Why the Canada Housing Correction Could Be Short

The Canada housing market may be headed for a mild correction, but it should not scare investors for the long term.

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The Canada housing market has grabbed international headlines due to its meteoric rise since the start of the pandemic. In truth, the Canada housing market was already frothy coming into the new decade. Some experts expected that the pandemic would lead to a general cooling that would give prospective buyers some relief. However, the opposite occurred. Today, I want to discuss why a short-term correction may be in the cards in the months ahead.

Recent data shows a cooling in major markets

In late March, I’d discussed whether a Canada housing correction was imminent. Home sales dipped 12.5% around the country in April. However, this was still a record and up 256% from the previous year. National home prices were up nearly 42% from the same period in 2020.

The Canada Mortgage and Housing Corporation saw its predictions for a general cooling go up in smoke in 2020 and early 2021. It now projects that sales and prices will slow from the red-hot pace set during the COVID-19 pandemic. However, it stipulated that the country would need to return to business as usual in the months ahead.

Canada’s vaccine rollout has picked up significantly in the spring, but we are unlikely to see a return to something that resembles normalcy until the end of summer or the beginning of the fall. Moreover, the pandemic has wreaked havoc on small businesses and key service sectors. The government will feel immense pressure when it attempts to draw back on benefits it has introduced.

The government is moving to draw down on speculation in Canada housing

Analysts and economists at Canada’s top commercial banks have sounded warnings on the Canada housing market for months. Recently, the Bank of Canada has also stated that it is monitoring the situation. It did not take long for action to follow.

This month, the federal government announced that it would tighten stress test rules as Canadian household debt continued to increase to troubling levels. The Office of the Superintendent of Financial Institutions said that, effective June 1, the qualifying rate on uninsured mortgages would be set at two percentage points above the contract rate or 5.25%, whichever is greater.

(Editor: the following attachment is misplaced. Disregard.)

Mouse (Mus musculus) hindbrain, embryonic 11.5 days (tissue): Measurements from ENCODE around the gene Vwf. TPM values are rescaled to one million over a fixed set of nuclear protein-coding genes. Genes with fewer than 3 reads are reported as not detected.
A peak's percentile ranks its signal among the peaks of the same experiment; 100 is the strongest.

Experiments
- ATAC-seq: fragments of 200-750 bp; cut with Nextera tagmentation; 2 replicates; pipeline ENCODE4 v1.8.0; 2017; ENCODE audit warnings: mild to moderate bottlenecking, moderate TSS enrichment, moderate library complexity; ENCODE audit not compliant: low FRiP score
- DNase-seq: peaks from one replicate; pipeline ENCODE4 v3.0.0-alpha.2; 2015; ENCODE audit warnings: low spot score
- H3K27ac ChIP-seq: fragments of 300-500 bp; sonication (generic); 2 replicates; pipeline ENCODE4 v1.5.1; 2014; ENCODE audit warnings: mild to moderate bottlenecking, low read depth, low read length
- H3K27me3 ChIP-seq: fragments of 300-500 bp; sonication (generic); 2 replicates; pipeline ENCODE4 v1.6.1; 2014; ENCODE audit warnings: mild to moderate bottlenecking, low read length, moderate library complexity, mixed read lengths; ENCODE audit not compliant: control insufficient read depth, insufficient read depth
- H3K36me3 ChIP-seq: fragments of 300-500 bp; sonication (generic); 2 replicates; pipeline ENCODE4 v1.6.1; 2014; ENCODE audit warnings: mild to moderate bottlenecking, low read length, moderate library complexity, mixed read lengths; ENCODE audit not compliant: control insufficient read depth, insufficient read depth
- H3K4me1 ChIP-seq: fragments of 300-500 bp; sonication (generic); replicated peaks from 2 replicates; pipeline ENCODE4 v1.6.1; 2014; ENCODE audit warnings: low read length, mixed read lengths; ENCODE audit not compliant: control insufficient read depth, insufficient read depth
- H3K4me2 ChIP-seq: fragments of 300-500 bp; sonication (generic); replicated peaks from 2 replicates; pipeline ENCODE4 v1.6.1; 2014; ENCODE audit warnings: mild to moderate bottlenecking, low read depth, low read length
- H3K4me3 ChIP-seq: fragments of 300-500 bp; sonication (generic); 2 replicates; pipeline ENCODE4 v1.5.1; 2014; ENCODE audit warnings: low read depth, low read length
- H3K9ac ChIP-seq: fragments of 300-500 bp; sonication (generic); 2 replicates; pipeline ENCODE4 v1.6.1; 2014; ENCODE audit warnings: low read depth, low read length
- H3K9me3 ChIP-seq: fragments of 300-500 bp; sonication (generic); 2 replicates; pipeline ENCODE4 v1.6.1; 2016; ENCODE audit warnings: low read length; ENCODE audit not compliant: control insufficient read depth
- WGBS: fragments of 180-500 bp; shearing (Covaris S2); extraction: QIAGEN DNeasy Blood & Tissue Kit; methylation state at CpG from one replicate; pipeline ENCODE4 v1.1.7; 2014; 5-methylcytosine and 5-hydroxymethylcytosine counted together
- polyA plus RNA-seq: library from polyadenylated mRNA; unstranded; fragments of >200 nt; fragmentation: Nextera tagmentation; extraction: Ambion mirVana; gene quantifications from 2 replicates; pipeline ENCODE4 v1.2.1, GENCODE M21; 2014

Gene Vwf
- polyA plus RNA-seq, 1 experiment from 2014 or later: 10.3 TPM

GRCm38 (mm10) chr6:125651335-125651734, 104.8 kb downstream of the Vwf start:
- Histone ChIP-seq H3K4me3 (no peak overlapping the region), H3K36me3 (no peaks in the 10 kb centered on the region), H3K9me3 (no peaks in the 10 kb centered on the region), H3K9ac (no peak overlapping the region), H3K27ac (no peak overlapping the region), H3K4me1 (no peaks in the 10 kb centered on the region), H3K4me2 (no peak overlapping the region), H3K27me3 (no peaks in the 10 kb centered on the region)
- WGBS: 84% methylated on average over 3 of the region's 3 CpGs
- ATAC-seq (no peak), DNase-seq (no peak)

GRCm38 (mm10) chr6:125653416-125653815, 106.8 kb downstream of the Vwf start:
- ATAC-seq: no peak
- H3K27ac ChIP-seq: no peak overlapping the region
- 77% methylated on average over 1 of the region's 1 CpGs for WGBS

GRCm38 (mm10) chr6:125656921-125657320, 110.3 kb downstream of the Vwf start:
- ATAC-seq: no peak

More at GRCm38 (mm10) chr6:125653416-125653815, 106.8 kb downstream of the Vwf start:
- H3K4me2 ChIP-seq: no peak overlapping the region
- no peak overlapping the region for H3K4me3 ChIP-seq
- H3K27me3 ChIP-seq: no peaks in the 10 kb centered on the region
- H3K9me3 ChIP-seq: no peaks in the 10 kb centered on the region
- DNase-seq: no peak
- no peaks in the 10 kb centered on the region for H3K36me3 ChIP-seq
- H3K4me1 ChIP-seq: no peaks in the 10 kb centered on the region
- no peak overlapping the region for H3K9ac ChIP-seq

In previous cycles, we have seen stress tests have a limited impact on driving the trajectory of the Canada housing market.

This pullback will be temporary

The Canada housing market is long overdue for a pullback, but it may be short lived. This will be good news for top TSX stocks like Equitable Group and Home Capital, two of the largest alternative lenders in the country. Shares of Equitable Group have climbed 34% in 2021 as of close on May 25. The stock has soared 123% from the prior year. Meanwhile, Home Capital stock is up 12% in 2021 and 89% year over year. Both companies have posted strong growth in mortgage originations and in earnings.

The Canada housing market will continue to benefit from low supply in major metropolitan areas. Post-pandemic conditions will also force historically low interest rates to hold in the foreseeable future. Moreover, Canada has its eyes on higher immigration targets in heading into the middle of the decade. This will keep demand sky high for one of the world’s hottest real estate markets.

This article represents the opinion of the writer, who may disagree with the “official” recommendation position of a Motley Fool premium service or advisor. We’re Motley! Questioning an investing thesis — even one of our own — helps us all think critically about investing and make decisions that help us become smarter, happier, and richer, so we sometimes publish articles that may not be in line with recommendations, rankings or other content.

Fool contributor Ambrose O'Callaghan has no position in any of the stocks mentioned.

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